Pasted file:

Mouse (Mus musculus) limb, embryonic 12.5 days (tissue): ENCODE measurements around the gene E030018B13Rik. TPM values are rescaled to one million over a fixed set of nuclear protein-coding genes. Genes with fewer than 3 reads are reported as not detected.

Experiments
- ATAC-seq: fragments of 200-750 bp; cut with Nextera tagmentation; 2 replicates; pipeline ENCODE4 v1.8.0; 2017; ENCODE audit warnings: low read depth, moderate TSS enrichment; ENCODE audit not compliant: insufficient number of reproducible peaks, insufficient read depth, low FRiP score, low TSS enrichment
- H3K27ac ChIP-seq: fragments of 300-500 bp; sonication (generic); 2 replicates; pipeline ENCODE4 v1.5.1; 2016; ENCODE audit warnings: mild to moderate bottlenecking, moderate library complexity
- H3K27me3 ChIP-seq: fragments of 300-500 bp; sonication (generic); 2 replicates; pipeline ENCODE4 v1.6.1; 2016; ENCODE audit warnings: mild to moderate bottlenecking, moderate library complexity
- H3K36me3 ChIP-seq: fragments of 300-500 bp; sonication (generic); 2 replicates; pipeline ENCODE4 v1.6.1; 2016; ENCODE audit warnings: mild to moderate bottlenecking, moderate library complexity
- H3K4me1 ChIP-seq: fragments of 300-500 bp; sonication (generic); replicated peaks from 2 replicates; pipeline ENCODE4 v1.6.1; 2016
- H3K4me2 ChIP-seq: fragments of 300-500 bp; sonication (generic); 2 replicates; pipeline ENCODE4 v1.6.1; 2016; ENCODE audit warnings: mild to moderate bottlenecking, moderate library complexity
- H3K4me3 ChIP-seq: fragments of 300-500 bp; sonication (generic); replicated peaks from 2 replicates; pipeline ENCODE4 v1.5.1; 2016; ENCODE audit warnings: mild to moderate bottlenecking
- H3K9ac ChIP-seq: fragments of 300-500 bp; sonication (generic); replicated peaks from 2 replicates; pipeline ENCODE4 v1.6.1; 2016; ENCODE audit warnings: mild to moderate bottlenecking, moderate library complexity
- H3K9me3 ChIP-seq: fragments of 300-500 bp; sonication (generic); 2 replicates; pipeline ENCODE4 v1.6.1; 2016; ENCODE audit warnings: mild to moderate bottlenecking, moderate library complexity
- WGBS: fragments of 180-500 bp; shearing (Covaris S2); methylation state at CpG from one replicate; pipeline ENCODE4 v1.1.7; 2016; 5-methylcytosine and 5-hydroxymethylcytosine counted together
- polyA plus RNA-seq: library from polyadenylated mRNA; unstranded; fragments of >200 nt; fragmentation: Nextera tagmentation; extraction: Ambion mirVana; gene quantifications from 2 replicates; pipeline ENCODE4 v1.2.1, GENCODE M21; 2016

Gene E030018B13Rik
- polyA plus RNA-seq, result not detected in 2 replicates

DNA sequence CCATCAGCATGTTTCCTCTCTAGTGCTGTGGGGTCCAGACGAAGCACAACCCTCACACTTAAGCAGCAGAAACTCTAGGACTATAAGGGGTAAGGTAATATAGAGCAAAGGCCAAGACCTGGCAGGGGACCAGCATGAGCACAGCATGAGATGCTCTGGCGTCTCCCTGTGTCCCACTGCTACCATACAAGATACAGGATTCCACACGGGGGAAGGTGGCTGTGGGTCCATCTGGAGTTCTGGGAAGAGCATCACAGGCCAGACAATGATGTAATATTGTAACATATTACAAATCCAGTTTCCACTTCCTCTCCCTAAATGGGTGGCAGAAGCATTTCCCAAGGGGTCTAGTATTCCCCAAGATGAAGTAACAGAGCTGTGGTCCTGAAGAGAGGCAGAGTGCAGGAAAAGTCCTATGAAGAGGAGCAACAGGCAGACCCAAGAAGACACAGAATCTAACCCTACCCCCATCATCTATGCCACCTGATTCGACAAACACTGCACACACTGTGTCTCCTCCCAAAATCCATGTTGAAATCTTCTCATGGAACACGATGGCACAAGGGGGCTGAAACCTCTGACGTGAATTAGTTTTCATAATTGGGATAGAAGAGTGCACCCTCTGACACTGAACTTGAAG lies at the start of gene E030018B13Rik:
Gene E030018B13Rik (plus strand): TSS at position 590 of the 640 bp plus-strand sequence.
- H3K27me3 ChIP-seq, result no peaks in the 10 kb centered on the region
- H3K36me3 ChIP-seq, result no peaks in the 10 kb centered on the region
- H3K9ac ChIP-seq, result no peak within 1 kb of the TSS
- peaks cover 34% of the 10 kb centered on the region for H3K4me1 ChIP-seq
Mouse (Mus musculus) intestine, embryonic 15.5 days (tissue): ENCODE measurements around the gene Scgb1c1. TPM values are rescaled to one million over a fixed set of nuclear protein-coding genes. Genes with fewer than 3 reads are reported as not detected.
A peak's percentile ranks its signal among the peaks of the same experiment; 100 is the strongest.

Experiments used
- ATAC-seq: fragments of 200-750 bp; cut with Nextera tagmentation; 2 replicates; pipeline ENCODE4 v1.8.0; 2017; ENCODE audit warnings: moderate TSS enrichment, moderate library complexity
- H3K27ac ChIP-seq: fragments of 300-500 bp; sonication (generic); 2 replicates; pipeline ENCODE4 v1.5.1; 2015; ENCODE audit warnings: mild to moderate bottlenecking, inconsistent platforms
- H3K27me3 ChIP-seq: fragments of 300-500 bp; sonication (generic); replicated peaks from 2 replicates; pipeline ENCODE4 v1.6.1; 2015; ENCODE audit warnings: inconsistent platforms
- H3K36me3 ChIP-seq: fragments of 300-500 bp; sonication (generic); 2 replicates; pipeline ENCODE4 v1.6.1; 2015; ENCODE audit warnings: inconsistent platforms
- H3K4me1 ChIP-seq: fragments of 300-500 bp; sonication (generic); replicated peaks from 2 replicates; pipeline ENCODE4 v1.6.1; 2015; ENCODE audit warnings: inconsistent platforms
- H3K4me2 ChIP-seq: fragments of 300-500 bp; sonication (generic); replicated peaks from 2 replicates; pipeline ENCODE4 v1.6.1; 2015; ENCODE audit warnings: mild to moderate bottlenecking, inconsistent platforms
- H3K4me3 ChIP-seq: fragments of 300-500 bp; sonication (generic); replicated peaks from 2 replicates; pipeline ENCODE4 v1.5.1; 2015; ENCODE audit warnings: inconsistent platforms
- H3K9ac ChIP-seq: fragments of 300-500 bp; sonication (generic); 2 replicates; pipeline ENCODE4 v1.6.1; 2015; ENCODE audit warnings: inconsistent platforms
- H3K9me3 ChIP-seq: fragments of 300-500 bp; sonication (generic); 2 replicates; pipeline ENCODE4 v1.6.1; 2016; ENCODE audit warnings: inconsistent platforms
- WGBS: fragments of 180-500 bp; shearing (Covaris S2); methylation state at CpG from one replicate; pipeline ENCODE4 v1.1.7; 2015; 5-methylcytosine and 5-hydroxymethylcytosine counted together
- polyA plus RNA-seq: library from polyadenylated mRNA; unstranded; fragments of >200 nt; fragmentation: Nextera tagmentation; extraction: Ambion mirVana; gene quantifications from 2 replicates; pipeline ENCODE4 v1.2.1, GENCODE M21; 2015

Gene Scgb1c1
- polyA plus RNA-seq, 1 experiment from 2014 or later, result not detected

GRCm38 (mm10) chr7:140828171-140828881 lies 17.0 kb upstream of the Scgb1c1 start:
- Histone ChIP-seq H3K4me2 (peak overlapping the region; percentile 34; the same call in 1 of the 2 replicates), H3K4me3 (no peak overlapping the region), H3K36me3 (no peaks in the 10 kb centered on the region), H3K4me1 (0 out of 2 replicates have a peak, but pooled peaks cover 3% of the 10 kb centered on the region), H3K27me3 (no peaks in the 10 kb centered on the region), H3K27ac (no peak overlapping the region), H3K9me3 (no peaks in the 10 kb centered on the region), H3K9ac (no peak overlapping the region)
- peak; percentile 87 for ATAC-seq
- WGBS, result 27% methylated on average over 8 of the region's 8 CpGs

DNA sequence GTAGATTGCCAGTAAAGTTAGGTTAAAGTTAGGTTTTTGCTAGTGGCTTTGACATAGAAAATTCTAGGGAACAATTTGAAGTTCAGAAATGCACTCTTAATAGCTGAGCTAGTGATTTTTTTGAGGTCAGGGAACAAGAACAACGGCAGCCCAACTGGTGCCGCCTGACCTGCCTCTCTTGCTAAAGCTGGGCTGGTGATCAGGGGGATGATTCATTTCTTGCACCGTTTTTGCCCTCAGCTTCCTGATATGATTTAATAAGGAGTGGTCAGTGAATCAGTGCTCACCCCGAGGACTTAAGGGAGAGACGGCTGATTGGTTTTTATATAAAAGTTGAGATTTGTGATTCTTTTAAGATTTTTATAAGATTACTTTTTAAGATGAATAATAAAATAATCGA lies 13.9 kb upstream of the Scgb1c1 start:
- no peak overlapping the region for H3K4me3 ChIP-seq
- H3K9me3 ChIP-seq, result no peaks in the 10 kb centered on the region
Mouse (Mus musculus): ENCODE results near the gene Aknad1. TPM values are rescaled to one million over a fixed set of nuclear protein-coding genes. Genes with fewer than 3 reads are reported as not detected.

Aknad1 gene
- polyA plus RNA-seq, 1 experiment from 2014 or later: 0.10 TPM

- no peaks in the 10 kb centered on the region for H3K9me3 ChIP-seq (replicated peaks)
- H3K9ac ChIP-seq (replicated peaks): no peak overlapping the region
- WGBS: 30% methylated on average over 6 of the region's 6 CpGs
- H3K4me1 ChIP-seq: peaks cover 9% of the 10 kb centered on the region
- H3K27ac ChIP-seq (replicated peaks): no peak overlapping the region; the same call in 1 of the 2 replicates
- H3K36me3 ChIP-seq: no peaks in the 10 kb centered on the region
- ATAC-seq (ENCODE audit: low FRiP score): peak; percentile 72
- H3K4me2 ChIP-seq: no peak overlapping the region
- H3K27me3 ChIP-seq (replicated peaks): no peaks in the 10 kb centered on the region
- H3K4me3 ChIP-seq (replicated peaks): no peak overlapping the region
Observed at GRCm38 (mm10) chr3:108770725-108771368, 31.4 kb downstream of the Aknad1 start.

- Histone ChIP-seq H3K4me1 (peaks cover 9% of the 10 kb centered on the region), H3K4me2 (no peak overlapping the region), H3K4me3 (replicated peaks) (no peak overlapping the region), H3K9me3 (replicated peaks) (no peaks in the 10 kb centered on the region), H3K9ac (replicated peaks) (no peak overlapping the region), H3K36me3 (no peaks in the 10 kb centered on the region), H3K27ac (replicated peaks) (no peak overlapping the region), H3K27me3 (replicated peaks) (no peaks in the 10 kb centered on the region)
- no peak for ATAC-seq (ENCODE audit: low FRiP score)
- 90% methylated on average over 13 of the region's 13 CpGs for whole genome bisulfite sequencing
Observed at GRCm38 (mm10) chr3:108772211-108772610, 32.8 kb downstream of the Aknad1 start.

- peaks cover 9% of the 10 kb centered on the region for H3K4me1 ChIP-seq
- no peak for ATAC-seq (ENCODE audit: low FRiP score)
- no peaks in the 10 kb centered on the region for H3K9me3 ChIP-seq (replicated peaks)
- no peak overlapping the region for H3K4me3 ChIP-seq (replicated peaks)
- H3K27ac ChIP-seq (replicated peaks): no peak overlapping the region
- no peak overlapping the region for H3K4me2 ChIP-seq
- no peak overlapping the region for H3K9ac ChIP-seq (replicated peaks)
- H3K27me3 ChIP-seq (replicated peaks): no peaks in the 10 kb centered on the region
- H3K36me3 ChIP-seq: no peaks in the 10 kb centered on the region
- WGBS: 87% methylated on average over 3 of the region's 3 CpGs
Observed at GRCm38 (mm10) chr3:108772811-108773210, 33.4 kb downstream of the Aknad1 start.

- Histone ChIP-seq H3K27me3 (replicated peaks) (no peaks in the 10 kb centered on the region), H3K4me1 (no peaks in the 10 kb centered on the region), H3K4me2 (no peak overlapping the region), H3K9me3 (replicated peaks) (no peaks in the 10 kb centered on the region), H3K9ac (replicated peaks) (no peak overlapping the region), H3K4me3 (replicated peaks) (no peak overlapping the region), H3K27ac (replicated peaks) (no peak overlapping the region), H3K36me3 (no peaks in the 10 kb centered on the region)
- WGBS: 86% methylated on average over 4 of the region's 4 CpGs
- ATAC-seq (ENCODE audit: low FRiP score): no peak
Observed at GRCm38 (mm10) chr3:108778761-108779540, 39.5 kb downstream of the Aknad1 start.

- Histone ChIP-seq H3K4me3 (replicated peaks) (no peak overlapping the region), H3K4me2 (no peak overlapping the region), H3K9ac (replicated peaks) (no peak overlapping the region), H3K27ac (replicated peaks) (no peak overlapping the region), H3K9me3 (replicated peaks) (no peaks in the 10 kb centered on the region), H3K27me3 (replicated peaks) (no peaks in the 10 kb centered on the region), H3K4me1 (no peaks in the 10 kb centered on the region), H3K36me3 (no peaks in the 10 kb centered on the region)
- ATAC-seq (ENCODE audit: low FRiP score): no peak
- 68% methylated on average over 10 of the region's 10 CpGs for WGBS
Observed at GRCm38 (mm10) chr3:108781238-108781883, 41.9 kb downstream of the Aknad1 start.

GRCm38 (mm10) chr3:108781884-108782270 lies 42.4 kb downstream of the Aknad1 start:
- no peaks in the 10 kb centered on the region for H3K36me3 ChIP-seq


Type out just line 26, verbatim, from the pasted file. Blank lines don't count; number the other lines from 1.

- H3K27ac ChIP-seq: fragments of 300-500 bp; sonication (generic); 2 replicates; pipeline ENCODE4 v1.5.1; 2015; ENCODE audit warnings: mild to moderate bottlenecking, inconsistent platforms